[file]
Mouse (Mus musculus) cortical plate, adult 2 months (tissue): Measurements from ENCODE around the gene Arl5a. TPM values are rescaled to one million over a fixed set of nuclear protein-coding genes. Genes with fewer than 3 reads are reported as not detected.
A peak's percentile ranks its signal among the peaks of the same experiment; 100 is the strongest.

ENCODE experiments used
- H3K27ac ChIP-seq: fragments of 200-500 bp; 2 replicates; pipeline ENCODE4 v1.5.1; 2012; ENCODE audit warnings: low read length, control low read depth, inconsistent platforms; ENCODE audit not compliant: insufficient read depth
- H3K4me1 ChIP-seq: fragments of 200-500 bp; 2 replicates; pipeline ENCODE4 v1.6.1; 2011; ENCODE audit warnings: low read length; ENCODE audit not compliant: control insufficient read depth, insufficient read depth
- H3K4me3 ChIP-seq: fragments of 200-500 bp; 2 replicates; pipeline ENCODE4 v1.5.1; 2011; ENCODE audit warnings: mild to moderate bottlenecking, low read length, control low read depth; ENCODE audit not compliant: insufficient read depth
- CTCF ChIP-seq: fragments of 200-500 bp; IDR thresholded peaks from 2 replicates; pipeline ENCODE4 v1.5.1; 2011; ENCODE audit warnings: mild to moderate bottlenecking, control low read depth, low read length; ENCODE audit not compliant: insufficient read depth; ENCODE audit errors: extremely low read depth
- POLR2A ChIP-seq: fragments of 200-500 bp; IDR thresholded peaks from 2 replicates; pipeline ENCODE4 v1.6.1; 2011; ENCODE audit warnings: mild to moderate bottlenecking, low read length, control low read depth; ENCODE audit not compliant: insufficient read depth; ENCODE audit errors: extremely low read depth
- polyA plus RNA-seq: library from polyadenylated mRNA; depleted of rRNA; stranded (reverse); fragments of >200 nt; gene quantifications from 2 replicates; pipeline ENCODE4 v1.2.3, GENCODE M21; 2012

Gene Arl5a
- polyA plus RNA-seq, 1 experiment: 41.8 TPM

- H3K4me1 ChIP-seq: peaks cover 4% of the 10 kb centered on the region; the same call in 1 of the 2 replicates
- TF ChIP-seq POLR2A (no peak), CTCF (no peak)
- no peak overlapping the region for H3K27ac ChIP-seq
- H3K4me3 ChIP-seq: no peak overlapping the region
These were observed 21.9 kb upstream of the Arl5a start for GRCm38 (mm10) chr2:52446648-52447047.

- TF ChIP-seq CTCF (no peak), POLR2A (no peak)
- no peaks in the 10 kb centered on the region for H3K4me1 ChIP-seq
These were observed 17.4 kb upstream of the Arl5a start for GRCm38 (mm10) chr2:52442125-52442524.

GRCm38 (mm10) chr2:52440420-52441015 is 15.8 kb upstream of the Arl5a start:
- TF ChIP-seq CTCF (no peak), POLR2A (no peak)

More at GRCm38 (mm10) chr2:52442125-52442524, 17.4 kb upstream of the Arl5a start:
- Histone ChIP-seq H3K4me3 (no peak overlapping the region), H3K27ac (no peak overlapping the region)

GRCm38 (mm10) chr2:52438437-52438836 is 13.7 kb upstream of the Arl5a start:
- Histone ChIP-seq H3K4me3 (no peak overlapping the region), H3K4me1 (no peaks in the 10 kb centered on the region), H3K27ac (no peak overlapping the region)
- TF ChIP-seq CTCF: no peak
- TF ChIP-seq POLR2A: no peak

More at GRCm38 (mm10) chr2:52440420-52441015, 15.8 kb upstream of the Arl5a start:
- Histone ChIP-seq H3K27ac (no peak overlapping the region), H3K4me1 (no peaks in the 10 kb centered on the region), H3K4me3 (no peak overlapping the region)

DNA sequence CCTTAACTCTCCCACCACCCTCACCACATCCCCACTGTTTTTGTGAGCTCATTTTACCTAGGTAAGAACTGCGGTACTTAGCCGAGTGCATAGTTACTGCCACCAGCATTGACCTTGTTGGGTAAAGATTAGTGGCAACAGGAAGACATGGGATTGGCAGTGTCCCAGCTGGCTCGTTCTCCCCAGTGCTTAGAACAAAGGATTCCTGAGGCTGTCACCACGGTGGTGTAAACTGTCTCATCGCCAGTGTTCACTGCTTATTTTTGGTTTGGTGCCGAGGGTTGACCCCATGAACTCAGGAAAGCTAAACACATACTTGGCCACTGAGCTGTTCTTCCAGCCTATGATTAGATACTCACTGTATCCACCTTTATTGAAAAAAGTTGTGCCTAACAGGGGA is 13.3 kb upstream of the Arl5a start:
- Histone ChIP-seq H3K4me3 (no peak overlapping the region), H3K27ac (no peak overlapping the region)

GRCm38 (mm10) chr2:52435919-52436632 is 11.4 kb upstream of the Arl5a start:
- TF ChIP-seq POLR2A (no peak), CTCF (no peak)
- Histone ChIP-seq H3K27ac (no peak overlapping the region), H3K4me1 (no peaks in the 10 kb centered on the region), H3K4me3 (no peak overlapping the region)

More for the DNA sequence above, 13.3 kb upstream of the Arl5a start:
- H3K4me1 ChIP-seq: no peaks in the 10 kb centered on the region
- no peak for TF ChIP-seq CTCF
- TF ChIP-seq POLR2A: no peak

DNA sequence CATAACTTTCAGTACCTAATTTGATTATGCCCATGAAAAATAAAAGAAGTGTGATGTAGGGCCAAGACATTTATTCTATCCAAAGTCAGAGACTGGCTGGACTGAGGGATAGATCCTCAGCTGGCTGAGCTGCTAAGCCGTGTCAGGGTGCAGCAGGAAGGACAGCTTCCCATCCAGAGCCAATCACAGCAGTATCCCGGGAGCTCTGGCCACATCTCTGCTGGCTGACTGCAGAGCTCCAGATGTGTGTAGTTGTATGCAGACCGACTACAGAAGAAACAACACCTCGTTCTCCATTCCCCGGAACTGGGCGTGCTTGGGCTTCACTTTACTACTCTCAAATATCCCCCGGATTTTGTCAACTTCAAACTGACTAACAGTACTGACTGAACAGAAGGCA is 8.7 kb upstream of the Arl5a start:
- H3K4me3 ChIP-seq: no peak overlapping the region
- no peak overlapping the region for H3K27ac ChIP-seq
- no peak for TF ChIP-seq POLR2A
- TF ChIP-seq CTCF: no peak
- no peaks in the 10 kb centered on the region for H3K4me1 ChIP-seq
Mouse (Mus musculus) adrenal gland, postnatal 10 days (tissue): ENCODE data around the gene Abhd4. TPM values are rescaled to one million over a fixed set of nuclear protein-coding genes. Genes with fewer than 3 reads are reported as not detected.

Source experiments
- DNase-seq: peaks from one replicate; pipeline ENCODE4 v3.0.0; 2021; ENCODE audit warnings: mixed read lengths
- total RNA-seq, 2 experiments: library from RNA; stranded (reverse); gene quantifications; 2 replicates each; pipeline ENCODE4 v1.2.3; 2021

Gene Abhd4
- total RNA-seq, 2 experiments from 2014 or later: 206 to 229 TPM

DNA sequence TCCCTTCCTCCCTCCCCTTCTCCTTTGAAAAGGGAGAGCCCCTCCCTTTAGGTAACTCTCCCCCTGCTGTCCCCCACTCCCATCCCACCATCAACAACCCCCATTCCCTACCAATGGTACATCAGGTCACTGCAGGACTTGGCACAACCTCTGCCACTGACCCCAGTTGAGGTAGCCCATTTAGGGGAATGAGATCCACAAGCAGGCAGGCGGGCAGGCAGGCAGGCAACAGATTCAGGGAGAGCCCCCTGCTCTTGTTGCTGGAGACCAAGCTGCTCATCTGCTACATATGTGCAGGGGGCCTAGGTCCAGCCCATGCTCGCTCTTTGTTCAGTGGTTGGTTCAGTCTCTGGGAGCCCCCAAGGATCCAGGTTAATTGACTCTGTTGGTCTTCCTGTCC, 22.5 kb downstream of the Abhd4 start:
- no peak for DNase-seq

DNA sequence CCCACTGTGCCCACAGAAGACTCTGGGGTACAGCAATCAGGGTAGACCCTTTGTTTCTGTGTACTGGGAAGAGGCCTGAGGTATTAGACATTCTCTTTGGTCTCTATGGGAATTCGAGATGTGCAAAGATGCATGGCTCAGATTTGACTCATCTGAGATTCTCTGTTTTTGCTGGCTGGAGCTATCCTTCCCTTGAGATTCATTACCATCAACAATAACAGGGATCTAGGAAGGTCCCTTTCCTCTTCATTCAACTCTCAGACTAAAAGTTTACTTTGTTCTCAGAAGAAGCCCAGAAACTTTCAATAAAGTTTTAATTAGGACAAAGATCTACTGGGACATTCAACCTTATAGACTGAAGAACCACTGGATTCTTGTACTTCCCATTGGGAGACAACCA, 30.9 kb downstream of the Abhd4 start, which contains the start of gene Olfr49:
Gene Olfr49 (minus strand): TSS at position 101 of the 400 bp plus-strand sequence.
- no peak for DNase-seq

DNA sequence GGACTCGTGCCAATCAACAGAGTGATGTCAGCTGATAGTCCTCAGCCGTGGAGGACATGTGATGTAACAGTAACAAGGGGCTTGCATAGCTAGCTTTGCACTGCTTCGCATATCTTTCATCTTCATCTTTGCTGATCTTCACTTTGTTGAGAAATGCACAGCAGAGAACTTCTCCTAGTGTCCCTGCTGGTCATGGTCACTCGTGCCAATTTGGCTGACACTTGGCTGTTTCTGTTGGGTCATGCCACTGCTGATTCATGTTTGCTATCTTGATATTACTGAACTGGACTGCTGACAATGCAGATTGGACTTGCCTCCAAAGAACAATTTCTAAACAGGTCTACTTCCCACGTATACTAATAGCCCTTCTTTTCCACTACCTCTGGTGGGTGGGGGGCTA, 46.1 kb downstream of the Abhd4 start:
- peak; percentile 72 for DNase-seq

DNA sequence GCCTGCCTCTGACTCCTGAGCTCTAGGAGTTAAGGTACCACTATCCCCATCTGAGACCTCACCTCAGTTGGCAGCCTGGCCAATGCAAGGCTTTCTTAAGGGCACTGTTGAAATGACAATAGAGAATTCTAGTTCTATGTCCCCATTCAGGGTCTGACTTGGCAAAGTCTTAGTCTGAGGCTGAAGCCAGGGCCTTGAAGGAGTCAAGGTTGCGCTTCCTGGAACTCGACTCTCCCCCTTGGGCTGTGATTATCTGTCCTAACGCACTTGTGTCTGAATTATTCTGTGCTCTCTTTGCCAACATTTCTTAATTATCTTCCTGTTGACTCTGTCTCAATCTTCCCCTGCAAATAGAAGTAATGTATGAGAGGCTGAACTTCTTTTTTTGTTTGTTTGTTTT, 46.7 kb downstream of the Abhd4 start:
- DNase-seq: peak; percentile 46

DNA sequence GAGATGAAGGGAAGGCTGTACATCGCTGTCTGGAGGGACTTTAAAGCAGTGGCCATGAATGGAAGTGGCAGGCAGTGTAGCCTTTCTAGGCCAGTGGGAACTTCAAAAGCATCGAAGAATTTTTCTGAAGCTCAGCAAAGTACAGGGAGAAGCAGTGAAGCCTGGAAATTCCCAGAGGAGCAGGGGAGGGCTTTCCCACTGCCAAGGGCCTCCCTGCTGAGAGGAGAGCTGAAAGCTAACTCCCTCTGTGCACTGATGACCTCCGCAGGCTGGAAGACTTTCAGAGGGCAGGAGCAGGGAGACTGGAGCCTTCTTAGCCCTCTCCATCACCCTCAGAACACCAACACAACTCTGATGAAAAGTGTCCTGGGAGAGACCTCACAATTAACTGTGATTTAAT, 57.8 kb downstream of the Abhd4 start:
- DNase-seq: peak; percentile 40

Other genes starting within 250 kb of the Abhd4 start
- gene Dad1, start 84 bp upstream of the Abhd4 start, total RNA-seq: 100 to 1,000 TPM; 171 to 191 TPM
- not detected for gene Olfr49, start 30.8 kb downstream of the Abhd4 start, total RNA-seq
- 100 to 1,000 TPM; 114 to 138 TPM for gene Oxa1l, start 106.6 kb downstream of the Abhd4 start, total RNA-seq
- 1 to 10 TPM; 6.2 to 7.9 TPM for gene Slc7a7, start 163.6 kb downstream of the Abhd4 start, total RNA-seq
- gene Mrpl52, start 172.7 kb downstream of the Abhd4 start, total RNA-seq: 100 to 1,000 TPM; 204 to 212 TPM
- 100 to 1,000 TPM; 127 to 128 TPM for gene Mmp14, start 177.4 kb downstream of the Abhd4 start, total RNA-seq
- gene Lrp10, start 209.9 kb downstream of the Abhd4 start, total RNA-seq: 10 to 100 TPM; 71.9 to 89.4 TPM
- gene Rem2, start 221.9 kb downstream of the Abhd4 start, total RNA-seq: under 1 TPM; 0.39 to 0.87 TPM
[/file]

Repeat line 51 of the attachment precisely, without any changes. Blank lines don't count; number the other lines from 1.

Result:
DNA sequence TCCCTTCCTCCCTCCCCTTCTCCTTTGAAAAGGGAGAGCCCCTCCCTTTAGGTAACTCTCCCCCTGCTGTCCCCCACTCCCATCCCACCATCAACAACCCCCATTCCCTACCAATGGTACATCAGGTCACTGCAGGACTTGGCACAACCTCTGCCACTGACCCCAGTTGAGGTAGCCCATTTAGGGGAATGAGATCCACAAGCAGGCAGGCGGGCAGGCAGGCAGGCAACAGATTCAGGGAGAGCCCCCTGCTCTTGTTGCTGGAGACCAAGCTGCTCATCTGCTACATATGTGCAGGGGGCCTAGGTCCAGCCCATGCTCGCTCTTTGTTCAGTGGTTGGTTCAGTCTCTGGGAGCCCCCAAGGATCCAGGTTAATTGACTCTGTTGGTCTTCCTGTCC, 22.5 kb downstream of the Abhd4 start: